Tuesday, April 12, 2005

Why merit pay for teachers is flawed

Proposing merit pay in secondary education will get you in trouble with the teachers unions. Reformers say that the public school system needs to look to the private sector as a model for educator compensation. Paying for performance it is said gives teachers and administrators incentives to improve student performance and reward teaching excellence.

However, reformers overlook a fatal flaw in comparing schools to businesses. Firms choose who is hired and can readily fire mediocre performers, replacing them with better motivated workers. Public schools have to take all comers and cannot easily rid themselves of students who are lazy or disruptive. Moreover, as long as students receive marginal grades they are permitted to hang around to graduate even if some of them drag down the overall class grade.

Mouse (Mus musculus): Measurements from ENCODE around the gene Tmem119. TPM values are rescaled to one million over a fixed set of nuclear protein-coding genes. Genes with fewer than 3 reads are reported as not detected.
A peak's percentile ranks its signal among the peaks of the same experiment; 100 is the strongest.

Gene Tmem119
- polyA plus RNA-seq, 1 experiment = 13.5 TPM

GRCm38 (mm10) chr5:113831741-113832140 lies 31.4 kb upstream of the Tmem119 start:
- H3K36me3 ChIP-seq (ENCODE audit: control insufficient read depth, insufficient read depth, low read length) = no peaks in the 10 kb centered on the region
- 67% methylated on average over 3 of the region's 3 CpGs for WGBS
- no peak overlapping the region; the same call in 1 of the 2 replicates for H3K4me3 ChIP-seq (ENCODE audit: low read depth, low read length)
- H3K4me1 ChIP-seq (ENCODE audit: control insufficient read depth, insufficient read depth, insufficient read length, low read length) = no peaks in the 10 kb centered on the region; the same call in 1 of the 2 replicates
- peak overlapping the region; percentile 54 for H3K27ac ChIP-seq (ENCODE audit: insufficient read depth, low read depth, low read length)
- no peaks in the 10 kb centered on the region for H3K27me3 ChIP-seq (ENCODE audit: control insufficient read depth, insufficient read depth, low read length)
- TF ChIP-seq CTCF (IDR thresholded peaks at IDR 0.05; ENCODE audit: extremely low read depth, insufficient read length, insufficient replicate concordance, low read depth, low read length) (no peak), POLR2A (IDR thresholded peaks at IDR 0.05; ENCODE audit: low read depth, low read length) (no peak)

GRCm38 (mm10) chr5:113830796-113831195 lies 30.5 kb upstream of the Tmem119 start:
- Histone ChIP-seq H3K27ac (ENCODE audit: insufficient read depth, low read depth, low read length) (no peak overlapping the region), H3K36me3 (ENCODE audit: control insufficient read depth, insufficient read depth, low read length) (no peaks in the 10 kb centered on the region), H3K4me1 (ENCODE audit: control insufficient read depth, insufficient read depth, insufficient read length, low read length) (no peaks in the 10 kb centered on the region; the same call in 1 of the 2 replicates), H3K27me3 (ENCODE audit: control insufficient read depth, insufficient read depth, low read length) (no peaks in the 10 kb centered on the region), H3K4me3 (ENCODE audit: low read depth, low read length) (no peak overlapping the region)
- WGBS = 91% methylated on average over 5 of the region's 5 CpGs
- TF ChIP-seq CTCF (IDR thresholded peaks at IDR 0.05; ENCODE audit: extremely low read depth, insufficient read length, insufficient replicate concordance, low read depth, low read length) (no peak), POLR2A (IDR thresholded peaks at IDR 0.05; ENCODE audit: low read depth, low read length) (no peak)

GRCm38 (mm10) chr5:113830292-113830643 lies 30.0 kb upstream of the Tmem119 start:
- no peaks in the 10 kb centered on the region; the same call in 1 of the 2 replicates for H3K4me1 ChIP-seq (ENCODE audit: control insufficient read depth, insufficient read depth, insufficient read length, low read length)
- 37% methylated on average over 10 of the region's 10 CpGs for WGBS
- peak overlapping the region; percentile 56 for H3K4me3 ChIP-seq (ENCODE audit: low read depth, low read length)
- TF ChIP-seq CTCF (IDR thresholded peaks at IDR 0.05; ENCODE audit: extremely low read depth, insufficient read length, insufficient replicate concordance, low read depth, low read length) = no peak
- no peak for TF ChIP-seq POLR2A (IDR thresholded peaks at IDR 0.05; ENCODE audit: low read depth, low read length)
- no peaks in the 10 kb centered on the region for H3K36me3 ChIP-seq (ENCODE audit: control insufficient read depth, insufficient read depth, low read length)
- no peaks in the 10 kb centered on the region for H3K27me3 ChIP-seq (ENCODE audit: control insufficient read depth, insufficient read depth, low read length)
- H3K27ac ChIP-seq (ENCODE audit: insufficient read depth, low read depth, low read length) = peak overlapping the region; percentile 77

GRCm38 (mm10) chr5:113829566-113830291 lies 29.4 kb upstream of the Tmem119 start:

Instead of incentivizing teachers to improve their students' grades, why not go directly to students and figure out a way to reward them for high achievement beyond the ubiquitous gold star stickers?